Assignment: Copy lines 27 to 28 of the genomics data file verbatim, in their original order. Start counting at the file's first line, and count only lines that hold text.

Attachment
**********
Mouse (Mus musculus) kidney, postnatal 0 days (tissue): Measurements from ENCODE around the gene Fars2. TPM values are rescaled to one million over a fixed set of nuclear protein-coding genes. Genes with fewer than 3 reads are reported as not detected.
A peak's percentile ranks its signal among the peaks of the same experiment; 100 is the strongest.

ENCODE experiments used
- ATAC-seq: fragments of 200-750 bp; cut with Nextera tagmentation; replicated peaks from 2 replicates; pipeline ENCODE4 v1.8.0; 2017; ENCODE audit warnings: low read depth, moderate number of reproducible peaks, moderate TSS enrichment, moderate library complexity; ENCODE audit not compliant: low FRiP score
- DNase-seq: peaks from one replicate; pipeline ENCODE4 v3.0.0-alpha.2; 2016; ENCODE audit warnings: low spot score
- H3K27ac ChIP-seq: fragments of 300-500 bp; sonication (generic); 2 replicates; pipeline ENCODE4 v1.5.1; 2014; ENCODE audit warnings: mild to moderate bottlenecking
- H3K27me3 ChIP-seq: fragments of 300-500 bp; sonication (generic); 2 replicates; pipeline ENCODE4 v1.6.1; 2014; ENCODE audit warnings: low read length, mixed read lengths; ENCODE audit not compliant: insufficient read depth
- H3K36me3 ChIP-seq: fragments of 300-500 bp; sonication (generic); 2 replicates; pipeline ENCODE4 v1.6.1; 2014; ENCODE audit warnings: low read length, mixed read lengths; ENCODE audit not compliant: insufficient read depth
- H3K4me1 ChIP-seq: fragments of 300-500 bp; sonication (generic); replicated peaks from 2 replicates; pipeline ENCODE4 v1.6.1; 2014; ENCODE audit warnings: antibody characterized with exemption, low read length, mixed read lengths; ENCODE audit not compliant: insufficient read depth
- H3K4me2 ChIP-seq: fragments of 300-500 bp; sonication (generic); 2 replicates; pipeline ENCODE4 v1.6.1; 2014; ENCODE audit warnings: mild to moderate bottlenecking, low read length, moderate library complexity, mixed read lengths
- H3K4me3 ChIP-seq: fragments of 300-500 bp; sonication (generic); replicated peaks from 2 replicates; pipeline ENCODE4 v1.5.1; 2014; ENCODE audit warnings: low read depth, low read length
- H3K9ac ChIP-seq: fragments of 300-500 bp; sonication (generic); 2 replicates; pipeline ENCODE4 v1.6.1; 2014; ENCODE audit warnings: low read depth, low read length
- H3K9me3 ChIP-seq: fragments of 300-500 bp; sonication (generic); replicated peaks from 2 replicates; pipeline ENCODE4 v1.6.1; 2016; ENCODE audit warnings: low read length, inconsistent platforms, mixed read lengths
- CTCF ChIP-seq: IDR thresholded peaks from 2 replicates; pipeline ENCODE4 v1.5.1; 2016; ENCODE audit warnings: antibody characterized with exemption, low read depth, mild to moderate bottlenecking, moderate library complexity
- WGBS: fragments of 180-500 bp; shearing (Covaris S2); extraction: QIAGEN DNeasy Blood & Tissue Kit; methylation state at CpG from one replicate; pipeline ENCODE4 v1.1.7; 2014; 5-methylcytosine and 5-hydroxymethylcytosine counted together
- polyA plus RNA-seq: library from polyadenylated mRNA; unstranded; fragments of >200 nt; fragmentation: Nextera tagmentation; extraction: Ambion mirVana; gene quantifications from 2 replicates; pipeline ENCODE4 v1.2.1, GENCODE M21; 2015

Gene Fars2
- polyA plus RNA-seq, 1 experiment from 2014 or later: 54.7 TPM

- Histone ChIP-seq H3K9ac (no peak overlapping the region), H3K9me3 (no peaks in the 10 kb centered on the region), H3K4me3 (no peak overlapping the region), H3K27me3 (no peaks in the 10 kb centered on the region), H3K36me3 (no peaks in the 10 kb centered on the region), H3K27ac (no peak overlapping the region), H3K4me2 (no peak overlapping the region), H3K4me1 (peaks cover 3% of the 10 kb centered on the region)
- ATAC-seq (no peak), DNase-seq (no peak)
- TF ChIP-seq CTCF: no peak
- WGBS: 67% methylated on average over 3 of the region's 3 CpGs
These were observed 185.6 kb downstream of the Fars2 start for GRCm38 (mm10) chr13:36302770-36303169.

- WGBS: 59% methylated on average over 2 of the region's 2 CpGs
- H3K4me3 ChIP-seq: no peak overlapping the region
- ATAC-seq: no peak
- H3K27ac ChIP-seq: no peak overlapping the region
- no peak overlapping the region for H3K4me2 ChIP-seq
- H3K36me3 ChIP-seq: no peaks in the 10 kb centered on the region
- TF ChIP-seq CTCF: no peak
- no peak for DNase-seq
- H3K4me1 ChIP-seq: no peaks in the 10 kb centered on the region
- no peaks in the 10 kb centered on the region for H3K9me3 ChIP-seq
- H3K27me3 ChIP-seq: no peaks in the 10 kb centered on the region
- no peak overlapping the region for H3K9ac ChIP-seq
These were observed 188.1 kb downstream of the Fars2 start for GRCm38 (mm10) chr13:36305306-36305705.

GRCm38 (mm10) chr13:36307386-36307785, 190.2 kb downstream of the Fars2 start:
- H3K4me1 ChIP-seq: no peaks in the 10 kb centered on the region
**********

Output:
- H3K27ac ChIP-seq: no peak overlapping the region
- no peak overlapping the region for H3K4me2 ChIP-seq